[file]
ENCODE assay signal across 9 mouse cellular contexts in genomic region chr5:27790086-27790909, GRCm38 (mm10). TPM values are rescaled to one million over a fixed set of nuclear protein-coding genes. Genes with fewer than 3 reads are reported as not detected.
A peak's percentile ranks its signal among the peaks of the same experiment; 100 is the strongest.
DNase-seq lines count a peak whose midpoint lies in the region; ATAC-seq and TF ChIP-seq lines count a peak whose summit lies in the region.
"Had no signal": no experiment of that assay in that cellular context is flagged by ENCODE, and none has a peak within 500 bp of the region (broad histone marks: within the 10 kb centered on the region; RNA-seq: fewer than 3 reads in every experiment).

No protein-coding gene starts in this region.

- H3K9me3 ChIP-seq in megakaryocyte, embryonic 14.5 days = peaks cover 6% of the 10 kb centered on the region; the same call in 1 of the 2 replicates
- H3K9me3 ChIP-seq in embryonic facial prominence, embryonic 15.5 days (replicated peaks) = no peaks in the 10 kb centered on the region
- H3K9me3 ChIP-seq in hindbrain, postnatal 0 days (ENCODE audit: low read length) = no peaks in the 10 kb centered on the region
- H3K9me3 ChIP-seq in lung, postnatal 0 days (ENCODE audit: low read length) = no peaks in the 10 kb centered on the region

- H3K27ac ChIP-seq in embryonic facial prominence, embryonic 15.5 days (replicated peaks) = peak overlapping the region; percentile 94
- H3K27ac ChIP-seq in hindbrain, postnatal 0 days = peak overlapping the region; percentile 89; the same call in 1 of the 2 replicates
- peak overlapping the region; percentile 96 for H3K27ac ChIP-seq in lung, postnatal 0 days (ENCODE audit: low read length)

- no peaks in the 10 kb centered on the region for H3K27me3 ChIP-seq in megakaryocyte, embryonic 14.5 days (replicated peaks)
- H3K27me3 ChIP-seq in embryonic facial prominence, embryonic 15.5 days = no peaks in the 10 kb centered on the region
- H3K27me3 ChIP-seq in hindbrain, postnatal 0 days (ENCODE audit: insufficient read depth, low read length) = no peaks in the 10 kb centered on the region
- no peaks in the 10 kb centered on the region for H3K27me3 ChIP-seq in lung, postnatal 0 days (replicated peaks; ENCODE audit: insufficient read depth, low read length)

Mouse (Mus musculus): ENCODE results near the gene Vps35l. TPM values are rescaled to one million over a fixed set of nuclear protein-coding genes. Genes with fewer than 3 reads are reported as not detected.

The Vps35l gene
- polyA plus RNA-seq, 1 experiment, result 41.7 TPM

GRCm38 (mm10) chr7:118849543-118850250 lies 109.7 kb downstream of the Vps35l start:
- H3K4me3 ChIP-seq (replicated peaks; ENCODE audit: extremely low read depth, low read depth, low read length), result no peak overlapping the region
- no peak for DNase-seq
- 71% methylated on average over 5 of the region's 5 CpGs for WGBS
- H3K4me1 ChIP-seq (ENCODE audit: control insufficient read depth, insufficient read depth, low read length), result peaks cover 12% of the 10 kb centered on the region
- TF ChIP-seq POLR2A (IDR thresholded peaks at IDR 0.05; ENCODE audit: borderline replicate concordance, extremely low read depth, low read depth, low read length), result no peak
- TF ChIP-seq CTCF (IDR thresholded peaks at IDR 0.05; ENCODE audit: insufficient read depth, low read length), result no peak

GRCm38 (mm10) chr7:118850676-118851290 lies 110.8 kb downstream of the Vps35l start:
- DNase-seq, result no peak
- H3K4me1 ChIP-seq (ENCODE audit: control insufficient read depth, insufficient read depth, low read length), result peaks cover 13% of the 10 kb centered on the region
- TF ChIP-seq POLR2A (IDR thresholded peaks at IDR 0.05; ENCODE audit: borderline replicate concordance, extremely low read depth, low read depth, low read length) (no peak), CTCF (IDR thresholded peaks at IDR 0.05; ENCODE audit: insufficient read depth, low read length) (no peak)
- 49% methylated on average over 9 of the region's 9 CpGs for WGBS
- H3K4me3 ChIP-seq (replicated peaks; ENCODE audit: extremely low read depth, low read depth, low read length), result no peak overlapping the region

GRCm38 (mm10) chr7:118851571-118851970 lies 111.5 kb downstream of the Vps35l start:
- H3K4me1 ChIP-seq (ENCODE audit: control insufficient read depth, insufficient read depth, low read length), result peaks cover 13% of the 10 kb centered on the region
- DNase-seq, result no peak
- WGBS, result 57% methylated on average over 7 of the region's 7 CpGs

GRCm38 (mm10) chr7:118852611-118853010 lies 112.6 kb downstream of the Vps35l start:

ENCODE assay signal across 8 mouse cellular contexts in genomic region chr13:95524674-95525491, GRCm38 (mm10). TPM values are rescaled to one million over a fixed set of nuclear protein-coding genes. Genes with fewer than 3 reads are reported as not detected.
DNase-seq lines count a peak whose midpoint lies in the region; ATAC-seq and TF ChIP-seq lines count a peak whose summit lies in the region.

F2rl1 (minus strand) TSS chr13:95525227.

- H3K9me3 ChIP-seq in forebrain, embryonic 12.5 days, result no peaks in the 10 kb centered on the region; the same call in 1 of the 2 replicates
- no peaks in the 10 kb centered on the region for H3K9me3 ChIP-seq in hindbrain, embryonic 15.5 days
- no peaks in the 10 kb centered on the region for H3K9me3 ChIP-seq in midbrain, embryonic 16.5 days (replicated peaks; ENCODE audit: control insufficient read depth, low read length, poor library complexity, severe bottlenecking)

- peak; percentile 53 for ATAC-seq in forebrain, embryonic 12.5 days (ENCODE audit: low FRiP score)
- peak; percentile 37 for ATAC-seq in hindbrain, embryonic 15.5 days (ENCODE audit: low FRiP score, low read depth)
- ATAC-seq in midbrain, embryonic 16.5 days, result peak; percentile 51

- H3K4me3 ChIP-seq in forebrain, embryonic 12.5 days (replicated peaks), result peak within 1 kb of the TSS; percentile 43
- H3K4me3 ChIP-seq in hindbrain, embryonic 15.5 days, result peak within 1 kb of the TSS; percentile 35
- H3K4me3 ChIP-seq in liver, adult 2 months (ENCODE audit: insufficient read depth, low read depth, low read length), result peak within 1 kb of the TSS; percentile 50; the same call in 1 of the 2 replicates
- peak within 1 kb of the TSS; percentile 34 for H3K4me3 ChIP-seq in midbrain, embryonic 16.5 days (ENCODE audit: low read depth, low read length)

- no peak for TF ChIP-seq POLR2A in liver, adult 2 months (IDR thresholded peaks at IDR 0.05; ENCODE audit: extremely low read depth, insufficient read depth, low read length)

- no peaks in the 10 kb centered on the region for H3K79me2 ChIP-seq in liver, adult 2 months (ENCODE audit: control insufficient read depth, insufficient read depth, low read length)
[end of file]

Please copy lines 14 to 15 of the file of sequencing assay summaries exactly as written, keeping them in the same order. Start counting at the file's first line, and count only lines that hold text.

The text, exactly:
- H3K27me3 ChIP-seq in embryonic facial prominence, embryonic 15.5 days = no peaks in the 10 kb centered on the region
- H3K27me3 ChIP-seq in hindbrain, postnatal 0 days (ENCODE audit: insufficient read depth, low read length) = no peaks in the 10 kb centered on the region